"King of South African Coins," the unique and historic 1898 Single 9 Pond, sells for a record multi-million rand price and is certified by NGC.
The sale of South Africa's rarest and most celebrated coin, the 1898 Single 9 Pond, has been concluded for an unprecedented multi-million rand figure. The sale, like the prior two sales of the same coin, was facilitated by Mr. Walter Fivaz. The buyer, who wishes to remain anonymous, is thrilled to own such an impressive and important part of South Africa's heritage. The Single 9 has justifiably been dubbed the "King of South African Coins" and is among the most valuable rare coins in the world.
Upon completion of the purchase, the coin was promptly sent to NGC for certification. NGC was selected for its consistent grading, extensive South African numismatic knowledge and the prestige of its certification. The coin graded MS 63 PL by NGC. The grade of MS 63 identifies it as a choice uncirculated example. Many coins of such illustrious provenance have been mishandled, and fortunately this coin has retained its original surface quality. Additionally, the fields of the coin are mirror-like, indicating that it was struck from freshly polished dies. Accordingly, it has been designated PL, for proof-like, which is assigned to coins that possess some of the special attributes often seen on presentation coinage.
"We are very proud to certify such an important and historic coin. Seldom does a coin play so significant a role in cultural history, and for many years this coin has been considered the most coveted of all coins struck on the African continent," commented Ken Krah, NGC vice president, who heads NGC's World coin grading department.
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The details surrounding the creation of the Single 9 Pond form one of the most compelling stories in numismatics. The Single 9 was the first one-pound gold coin produced during the Anglo-Boer War between South Africa and the British Empire in 1899. At that time, the government of the South African Republic sought legitimacy in the eyes of the international community. One of the best ways to do this was to manufacture their own coins and currency. Since they did not have a facility to produce dies for coinage in South Africa, the government contracted with a mint in Germany to create dies for 1899 coinage. En route from Germany to the Transvaal, the shipment of dies was intercepted and seized by the British.
Still wanting to press forward on making their own coins, the government's solution was to use dies from 1898 and punch a 9 on the obverse of the 1898-dated coins. Once the first coin was made, they realized that the 9 was too large — it intruded on the bust of President Kruger. Only this first single coin was made with this punch, and all subsequent coins struck on this occasion were stamped with a pair of smaller nines. This second striking of coins is called the double 99 overstamp, and also comprises a rare and valuable South African coin; the single 9 stamp is unique.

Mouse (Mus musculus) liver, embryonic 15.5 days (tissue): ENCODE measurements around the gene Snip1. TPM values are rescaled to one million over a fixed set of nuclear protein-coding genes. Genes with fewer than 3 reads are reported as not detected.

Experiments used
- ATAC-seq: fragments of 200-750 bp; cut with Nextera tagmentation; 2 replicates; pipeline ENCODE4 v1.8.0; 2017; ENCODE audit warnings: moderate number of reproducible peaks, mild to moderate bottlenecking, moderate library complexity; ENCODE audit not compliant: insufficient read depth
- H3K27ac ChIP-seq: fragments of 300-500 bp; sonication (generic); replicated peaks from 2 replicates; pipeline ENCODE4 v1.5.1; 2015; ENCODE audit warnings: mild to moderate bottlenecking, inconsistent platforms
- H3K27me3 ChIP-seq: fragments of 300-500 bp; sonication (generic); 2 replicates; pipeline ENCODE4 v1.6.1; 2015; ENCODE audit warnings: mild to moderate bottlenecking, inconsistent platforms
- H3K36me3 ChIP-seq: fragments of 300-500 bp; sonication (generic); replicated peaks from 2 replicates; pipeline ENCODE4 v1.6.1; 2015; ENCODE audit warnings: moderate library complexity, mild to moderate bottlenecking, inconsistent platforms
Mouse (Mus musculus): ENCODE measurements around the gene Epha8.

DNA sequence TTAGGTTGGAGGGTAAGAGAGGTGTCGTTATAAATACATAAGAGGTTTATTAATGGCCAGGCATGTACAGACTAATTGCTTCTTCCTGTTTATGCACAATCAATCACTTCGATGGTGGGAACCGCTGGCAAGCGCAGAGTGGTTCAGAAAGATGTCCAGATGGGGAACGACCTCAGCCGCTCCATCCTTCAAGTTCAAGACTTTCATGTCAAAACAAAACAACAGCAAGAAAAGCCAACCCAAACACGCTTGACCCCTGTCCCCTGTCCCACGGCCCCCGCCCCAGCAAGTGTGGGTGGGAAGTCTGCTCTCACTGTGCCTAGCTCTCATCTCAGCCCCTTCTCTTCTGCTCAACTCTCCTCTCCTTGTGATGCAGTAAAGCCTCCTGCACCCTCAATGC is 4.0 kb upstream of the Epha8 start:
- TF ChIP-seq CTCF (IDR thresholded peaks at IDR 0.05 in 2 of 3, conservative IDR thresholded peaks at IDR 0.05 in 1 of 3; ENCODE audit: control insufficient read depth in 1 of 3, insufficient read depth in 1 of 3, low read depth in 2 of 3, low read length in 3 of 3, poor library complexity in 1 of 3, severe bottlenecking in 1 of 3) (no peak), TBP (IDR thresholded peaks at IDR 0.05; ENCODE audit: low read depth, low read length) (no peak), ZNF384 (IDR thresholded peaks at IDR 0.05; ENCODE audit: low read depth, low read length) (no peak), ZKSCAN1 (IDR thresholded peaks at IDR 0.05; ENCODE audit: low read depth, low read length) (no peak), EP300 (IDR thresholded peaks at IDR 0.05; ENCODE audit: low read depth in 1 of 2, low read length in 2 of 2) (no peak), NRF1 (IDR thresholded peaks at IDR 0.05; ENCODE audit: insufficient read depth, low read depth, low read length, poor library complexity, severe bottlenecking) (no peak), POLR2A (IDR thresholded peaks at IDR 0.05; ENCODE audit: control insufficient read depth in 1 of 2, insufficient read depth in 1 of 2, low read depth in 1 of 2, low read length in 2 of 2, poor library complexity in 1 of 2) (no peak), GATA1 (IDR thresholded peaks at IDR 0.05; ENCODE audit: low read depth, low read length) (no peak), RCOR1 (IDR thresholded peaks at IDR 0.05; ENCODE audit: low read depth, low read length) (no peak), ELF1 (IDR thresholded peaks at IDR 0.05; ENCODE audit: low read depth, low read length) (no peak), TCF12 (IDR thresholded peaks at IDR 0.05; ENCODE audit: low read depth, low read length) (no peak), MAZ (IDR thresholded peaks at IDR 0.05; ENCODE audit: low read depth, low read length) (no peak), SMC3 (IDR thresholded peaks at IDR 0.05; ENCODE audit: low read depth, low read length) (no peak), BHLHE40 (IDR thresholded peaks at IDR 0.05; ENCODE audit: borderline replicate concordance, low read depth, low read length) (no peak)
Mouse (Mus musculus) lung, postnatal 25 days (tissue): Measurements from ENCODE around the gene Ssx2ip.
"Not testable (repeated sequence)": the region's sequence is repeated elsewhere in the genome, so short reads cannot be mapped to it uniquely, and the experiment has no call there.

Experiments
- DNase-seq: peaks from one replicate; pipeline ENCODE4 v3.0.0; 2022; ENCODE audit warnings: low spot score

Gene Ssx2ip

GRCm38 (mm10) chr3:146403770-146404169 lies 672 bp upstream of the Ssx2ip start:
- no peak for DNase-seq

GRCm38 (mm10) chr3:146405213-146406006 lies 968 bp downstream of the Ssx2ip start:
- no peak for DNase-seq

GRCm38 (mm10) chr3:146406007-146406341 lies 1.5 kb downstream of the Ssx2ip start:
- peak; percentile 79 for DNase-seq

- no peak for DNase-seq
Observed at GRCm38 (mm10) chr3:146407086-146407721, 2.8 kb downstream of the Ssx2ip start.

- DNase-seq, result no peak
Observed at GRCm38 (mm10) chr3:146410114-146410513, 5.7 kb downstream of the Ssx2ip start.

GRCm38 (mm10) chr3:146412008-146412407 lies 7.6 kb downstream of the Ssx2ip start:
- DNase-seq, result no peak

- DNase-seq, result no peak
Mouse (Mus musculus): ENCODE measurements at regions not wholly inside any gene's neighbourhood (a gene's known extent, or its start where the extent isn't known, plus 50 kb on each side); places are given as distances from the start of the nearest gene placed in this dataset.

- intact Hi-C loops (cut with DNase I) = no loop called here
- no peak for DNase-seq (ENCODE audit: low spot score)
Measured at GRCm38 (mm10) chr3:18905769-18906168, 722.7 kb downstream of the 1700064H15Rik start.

The first coin, the Single 9, was immediately given to the United States Consul General, C.E. Macrum, as a means of confirming the South African Republic as an independent country with its own currency. Two pieces of correspondence concerning this event, one written by the government assayer at the time, J. Perrin, and the other by Macrum himself, still accompany the coin today. Macrum also had a small letter "M" engraved onto the coin, on the truncation of Kruger's bust, as a permanent marker of its provenance.
NGC's attribution for this coin includes the notation "'M' Monogram." Although the coin was marked post-striking by its first owner, the monogram was not factored into the grade assigned. "This is standard practice when grading coins with historically important post-minting marks," explained Krah. "Marks such as these actually help pedigree a coin. We believe that the Macrum mark on the base of the bust on the single 9 pond clearly falls into this historically significant category."
The full pedigree of the coin is glamorous and very interesting. After Macrum took possession of the coin it is hard to trace, until the auction of the "Palace Collections of Egypt" in 1954, the collection assembled by King Farouk of Egypt. In the catalog it is noted that he procured the coin in Paris some years before. The coin was auctioned off with 18 other South African coins from the King's enormous collection. Baldwin's of London bought it on behalf of Dr. Froelich from Port Elizabeth, South Africa, for a sum of 655 Egyptian pounds.
The coin then remained in South Africa. The next time the coin appeared in public sale was in the Days Postal Auction No. 9 in 1969, where it sold for R2,530. In 1983 it came up for auction again through the Phoenix Postal Auction No. 30. Then it sold for R132,000. In 1999, the centenary year of the Anglo-Boer War, the coin was sold privately by dealer Walter Fivaz on behalf of Mr. Kraay for R4.65 million. Shortly thereafter, in 2001, it was again sold privately for R9.8 million. This current sales price, although undisclosed, reportedly places this coin squarely on the roster of highest-value rare coin transactions.